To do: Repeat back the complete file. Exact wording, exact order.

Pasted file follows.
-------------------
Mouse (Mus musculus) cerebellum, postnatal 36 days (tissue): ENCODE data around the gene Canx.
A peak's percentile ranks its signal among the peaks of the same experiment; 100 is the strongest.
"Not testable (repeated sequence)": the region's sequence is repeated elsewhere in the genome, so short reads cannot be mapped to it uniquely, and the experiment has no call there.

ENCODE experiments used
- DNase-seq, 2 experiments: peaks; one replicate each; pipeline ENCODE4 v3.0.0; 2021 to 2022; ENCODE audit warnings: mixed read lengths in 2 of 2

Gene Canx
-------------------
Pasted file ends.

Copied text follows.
Mouse (Mus musculus) cerebellum, postnatal 36 days (tissue): ENCODE data around the gene Canx.
A peak's percentile ranks its signal among the peaks of the same experiment; 100 is the strongest.
"Not testable (repeated sequence)": the region's sequence is repeated elsewhere in the genome, so short reads cannot be mapped to it uniquely, and the experiment has no call there.

ENCODE experiments used
- DNase-seq, 2 experiments: peaks; one replicate each; pipeline ENCODE4 v3.0.0; 2021 to 2022; ENCODE audit warnings: mixed read lengths in 2 of 2

Gene Canx